For an organization to begin the turnaround process, the leader has to observe the team, learn where the failures lie, and then expose those failures. One team that knows this process all too well is the Philadelphia Eagles. It took the help of Jeffrey Lurie, a Hollywood producer with a Ph.D. in social policy, to get the organization to see what was wrong before it could turn itself around.
In 1994, when Lurie decided to buy the Philadelphia Eagles for $185 million–the highest price ever paid for a sports franchise up to that point [editor’s note: Forbes now values it at $1.16 billion]–he knew that the team had underperformed over the previous decade. The team was coming off a 1994 season in which it had logged 7 wins and 9 losses, and over the previous twelve seasons (1982-1993) the team had accumulated a record that barely topped .500, at 100 wins and 98 losses. In the same twelve years, the Eagles advanced to the playoff s only four times, winning only one playoff game out of the five it played.
Given the team’s on-field performance, Lurie knew he was buying a franchise that was accustomed to mediocrity. What he didn’t know was that the organizational problems extended far beyond actual wins and losses. Not only did Lurie spend a record amount of cash on the ailing Eagles, he also bought the team sight unseen. Once he saw what he had bought, the extent of the franchise’s issues quickly became apparent.
One of the primary concerns for Lurie was the facilities. The Eagles operated and played out of Veterans Stadium, a Philadelphia landmark that had slowly decayed into a relic of the good old days. For Eagles employees other than the players, the Vet had become an awful place to work.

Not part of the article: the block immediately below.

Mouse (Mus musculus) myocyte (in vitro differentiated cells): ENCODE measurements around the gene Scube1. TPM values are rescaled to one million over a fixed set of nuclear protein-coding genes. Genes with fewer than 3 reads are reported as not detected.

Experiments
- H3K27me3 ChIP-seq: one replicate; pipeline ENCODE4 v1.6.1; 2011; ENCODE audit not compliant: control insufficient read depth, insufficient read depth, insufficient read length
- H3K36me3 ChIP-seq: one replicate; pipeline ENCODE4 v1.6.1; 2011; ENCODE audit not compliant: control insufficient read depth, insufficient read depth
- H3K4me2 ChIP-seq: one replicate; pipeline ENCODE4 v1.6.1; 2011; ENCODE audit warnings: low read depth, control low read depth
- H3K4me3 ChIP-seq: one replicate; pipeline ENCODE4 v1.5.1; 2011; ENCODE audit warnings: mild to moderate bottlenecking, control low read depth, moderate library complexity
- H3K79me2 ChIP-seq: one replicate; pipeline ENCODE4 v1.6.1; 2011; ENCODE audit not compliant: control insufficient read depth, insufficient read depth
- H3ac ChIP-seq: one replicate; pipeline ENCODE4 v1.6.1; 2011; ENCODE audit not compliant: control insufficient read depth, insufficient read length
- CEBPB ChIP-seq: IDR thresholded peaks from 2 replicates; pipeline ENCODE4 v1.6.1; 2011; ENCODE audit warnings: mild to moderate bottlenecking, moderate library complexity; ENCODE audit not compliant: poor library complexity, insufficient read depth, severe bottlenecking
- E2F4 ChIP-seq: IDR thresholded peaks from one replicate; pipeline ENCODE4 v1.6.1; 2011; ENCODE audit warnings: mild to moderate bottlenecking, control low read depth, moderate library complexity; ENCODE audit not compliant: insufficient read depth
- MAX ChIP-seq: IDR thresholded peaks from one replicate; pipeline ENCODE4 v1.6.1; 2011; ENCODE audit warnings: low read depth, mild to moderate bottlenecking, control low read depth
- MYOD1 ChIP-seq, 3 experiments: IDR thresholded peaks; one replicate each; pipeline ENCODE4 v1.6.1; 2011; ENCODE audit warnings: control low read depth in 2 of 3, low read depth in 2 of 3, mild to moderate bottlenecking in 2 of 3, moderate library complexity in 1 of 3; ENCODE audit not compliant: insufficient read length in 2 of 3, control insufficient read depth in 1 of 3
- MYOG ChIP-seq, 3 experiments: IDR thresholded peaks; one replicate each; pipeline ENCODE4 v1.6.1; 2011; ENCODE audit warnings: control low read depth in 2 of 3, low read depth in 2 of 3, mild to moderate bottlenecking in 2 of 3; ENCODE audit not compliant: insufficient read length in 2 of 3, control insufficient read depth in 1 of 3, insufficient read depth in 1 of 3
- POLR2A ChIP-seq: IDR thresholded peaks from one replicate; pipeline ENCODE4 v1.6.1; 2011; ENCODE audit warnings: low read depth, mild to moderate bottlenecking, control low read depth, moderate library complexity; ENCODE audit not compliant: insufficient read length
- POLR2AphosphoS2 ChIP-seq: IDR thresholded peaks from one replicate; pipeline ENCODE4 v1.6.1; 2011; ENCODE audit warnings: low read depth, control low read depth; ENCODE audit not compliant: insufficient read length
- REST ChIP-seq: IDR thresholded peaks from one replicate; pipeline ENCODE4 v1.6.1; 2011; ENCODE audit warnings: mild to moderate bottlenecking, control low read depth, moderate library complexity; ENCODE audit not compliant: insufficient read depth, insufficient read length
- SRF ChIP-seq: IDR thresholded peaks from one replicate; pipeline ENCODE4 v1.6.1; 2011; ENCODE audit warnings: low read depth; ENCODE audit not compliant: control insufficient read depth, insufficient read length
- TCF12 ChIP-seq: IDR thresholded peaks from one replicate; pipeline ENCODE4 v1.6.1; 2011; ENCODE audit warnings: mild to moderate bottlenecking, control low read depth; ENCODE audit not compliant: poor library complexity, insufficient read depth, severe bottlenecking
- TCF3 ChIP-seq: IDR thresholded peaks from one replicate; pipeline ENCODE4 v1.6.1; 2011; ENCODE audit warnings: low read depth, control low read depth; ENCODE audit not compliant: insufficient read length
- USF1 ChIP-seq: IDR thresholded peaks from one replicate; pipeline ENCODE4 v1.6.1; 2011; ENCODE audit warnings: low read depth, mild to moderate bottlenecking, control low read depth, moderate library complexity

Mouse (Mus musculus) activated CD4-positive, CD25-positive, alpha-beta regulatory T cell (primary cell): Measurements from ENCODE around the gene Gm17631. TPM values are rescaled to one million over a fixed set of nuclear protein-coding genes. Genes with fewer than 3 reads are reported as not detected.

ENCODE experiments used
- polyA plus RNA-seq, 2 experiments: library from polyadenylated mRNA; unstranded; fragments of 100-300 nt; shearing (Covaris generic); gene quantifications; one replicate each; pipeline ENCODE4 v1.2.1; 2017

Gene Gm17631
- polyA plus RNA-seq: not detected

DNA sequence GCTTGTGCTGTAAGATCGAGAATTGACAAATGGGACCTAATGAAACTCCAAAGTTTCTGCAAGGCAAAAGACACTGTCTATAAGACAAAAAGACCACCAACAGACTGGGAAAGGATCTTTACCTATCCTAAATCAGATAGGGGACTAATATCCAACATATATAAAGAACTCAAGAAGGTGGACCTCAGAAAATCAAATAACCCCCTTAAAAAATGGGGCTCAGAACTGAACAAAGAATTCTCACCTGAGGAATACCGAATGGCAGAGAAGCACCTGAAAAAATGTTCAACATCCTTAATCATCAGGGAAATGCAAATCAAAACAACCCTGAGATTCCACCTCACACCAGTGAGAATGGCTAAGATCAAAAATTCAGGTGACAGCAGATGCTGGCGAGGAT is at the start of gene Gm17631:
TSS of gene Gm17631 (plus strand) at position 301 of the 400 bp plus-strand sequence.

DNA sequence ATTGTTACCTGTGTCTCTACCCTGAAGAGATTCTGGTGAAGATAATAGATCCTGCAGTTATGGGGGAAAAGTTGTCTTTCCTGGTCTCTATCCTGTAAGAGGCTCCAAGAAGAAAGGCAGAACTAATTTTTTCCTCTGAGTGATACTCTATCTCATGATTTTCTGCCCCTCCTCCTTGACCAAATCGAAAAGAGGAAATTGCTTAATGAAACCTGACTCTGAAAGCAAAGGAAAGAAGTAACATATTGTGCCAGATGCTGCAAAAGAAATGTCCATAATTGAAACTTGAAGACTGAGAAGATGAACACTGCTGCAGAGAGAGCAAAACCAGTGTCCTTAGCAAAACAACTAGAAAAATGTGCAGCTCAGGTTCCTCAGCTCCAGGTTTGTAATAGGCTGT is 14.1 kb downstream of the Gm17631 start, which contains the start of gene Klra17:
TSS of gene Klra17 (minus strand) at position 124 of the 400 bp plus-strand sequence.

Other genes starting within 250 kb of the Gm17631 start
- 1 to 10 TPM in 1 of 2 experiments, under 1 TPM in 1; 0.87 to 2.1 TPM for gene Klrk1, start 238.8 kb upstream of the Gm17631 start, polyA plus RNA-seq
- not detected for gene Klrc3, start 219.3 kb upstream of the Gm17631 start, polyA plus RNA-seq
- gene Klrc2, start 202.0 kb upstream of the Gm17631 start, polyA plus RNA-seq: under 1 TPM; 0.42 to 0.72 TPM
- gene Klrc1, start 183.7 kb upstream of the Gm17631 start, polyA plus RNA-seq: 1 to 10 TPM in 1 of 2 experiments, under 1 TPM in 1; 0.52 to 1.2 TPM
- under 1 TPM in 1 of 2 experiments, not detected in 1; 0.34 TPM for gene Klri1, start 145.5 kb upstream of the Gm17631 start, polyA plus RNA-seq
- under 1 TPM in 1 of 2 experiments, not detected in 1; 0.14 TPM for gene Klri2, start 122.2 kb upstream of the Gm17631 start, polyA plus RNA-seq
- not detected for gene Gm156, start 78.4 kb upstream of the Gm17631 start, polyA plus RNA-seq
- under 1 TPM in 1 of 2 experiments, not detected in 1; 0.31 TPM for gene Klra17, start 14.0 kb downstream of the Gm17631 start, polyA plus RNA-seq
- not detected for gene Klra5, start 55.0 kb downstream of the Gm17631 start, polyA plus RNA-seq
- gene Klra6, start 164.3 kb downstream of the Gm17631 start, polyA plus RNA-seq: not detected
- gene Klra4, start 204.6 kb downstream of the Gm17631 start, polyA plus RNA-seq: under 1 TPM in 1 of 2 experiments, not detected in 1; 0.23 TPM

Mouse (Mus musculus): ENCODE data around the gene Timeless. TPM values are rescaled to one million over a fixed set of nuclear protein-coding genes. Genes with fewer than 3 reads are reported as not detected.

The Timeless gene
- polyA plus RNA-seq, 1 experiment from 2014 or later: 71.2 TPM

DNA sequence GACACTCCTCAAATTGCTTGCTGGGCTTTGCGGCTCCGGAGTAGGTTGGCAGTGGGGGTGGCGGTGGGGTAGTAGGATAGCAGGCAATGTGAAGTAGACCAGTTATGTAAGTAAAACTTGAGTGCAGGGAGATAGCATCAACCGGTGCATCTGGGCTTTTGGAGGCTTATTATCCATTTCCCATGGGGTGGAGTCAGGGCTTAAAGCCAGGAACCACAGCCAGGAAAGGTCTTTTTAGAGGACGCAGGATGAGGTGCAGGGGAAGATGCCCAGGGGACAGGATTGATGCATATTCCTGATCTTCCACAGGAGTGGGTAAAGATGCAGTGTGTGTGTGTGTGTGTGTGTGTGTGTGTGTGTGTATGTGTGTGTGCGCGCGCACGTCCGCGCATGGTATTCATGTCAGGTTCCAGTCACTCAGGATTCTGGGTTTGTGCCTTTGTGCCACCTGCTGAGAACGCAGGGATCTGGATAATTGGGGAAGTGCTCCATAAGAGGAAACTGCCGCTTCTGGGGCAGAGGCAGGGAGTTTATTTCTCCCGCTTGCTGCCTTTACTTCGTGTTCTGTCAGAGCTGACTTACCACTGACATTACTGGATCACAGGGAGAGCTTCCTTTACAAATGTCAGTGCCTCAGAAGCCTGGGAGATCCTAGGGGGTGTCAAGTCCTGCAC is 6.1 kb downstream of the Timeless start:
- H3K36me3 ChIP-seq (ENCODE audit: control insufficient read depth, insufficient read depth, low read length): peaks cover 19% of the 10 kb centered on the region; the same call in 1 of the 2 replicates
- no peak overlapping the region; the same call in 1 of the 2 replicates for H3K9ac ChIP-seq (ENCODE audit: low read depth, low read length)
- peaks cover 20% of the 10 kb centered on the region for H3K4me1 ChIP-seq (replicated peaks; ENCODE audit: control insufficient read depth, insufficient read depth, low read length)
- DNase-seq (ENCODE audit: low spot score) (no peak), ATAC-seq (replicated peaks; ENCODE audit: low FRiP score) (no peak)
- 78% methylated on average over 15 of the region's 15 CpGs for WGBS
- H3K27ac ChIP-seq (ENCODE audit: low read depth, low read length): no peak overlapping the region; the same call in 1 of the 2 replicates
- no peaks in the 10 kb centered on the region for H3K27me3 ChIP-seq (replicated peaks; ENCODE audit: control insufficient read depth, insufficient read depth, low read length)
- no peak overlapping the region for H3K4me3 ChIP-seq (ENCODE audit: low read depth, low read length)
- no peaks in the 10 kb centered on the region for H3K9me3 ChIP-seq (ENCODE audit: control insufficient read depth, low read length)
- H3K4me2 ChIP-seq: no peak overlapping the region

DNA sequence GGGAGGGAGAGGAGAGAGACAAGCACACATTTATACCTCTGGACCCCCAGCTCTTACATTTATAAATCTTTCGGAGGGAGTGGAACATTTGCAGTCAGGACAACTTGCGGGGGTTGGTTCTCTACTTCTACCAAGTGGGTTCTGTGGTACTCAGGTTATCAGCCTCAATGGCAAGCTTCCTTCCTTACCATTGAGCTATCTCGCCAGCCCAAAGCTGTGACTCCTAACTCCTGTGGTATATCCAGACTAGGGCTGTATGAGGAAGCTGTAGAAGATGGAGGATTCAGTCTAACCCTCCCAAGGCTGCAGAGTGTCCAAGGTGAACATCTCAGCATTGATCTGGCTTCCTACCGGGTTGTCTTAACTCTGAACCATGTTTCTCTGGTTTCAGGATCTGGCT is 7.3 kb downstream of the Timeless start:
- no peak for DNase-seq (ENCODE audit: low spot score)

The dingy lighting, the basement-level work area, the broken elevator, the rumors and fears of rats, and the windowless offices were depressing morale busters. For the players and the coaching staff, the cramped quarters made it nearly impossible to interact, and there wasn’t a single room in the facility where the entire team could meet to discuss strategy or where team members could just get to know one another. And for the fans, watching a game at the stadium was disruptive and uncomfortable.
As real as the issues at Veterans Stadium were, the problems with the organization were far more complicated than poor sight lines and a few rats. But the stadium was an easy target. It couldn’t get off ended, argue, or react to the criticism, and its failures were shared by everyone. Nevertheless, as Lurie continued to explore what was keeping the Eagles from succeeding, he started to look past bricks and mortar and deeper into the dynamics of the actual team.
He explored further, watching the departments and personnel interact, and concluded that there was “clearly a large wall between the football operations and the business operations, or the rest of the operation.” There was no unity and there was no shared purpose. Each camp fought for itself, blaming the other camp for failures and mistakes. If the team was losing, it was the football side’s fault, which led to poor ticket sales and anger on the business side of the organization.